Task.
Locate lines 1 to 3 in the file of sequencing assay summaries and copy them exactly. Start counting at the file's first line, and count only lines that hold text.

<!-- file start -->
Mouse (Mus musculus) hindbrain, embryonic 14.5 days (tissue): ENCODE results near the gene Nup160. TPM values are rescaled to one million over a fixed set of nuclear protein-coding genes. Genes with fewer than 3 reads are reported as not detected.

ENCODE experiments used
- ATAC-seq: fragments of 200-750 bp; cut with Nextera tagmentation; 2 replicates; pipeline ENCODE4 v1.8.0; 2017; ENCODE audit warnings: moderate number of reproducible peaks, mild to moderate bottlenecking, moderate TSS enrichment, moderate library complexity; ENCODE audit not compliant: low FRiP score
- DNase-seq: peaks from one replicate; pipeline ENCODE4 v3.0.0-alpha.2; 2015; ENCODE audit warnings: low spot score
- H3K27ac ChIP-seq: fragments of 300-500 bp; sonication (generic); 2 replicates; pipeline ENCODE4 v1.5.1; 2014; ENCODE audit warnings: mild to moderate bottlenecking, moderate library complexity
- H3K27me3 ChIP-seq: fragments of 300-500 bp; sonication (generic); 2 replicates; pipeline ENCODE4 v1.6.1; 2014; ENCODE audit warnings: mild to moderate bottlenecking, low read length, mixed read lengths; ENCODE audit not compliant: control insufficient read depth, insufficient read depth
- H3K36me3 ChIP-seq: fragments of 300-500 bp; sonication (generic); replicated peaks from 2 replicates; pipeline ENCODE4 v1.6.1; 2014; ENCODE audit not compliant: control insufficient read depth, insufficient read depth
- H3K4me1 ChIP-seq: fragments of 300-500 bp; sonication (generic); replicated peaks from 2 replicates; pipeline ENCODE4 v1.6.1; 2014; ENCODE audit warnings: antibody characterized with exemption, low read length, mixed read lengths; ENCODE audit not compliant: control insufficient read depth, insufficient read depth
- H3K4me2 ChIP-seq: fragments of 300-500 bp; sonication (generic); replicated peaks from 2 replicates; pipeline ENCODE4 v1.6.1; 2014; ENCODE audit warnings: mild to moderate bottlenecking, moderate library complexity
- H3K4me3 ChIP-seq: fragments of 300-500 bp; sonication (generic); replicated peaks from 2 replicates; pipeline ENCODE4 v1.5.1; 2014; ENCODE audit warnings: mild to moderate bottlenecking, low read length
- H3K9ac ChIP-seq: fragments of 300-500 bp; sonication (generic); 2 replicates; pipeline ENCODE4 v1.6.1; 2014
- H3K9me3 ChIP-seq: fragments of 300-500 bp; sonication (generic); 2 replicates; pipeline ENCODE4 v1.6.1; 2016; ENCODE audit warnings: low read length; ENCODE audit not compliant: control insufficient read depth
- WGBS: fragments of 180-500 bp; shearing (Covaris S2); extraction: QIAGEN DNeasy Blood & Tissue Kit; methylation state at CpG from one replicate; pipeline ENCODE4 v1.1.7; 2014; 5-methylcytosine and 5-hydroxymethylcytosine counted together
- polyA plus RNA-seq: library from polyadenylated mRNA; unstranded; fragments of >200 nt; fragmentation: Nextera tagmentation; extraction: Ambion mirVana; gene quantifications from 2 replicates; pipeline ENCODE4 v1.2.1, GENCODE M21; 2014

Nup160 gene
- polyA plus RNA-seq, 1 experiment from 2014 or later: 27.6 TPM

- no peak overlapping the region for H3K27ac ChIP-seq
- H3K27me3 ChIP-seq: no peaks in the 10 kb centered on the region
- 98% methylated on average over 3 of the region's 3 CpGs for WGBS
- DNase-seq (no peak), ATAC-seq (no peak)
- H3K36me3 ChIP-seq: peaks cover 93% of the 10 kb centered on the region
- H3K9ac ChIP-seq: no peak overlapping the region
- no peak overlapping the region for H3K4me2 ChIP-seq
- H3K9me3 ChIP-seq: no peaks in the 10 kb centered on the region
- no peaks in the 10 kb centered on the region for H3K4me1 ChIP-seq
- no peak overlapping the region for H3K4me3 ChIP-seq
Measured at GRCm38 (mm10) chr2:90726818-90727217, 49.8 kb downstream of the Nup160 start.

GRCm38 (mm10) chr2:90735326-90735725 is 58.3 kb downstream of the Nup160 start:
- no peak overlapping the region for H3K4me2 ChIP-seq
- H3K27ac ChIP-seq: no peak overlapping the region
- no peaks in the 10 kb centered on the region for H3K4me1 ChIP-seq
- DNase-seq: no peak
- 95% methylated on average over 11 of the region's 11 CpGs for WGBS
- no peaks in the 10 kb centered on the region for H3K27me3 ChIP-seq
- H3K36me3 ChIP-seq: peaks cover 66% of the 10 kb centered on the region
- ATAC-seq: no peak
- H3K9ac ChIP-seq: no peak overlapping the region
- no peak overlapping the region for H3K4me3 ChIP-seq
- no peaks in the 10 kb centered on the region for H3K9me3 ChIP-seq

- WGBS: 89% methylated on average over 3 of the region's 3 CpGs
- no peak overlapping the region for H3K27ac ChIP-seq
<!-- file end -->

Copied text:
Mouse (Mus musculus) hindbrain, embryonic 14.5 days (tissue): ENCODE results near the gene Nup160. TPM values are rescaled to one million over a fixed set of nuclear protein-coding genes. Genes with fewer than 3 reads are reported as not detected.

ENCODE experiments used
- ATAC-seq: fragments of 200-750 bp; cut with Nextera tagmentation; 2 replicates; pipeline ENCODE4 v1.8.0; 2017; ENCODE audit warnings: moderate number of reproducible peaks, mild to moderate bottlenecking, moderate TSS enrichment, moderate library complexity; ENCODE audit not compliant: low FRiP score